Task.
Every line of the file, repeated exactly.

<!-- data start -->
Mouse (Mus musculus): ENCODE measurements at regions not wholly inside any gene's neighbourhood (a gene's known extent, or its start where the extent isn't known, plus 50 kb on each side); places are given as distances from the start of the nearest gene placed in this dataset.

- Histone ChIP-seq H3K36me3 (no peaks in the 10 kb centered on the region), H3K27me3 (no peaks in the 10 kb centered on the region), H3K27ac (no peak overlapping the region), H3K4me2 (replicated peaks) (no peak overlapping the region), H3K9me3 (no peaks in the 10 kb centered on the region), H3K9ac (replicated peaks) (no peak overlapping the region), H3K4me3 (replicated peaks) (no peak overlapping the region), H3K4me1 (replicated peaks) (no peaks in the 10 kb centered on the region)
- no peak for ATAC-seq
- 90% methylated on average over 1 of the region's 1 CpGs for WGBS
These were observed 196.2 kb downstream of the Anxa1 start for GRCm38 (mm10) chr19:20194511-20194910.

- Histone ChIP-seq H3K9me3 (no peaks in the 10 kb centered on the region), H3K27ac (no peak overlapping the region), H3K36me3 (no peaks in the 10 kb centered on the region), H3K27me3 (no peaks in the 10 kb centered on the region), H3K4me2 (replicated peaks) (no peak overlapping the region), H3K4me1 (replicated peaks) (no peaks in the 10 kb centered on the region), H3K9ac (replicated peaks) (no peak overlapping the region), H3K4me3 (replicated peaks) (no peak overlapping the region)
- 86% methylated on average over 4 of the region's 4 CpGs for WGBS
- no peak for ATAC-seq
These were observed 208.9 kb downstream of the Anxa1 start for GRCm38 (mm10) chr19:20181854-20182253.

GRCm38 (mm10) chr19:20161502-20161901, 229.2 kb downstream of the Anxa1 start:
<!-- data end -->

Mouse (Mus musculus): ENCODE measurements at regions not wholly inside any gene's neighbourhood (a gene's known extent, or its start where the extent isn't known, plus 50 kb on each side); places are given as distances from the start of the nearest gene placed in this dataset.

- Histone ChIP-seq H3K36me3 (no peaks in the 10 kb centered on the region), H3K27me3 (no peaks in the 10 kb centered on the region), H3K27ac (no peak overlapping the region), H3K4me2 (replicated peaks) (no peak overlapping the region), H3K9me3 (no peaks in the 10 kb centered on the region), H3K9ac (replicated peaks) (no peak overlapping the region), H3K4me3 (replicated peaks) (no peak overlapping the region), H3K4me1 (replicated peaks) (no peaks in the 10 kb centered on the region)
- no peak for ATAC-seq
- 90% methylated on average over 1 of the region's 1 CpGs for WGBS
These were observed 196.2 kb downstream of the Anxa1 start for GRCm38 (mm10) chr19:20194511-20194910.

- Histone ChIP-seq H3K9me3 (no peaks in the 10 kb centered on the region), H3K27ac (no peak overlapping the region), H3K36me3 (no peaks in the 10 kb centered on the region), H3K27me3 (no peaks in the 10 kb centered on the region), H3K4me2 (replicated peaks) (no peak overlapping the region), H3K4me1 (replicated peaks) (no peaks in the 10 kb centered on the region), H3K9ac (replicated peaks) (no peak overlapping the region), H3K4me3 (replicated peaks) (no peak overlapping the region)
- 86% methylated on average over 4 of the region's 4 CpGs for WGBS
- no peak for ATAC-seq
These were observed 208.9 kb downstream of the Anxa1 start for GRCm38 (mm10) chr19:20181854-20182253.

GRCm38 (mm10) chr19:20161502-20161901, 229.2 kb downstream of the Anxa1 start: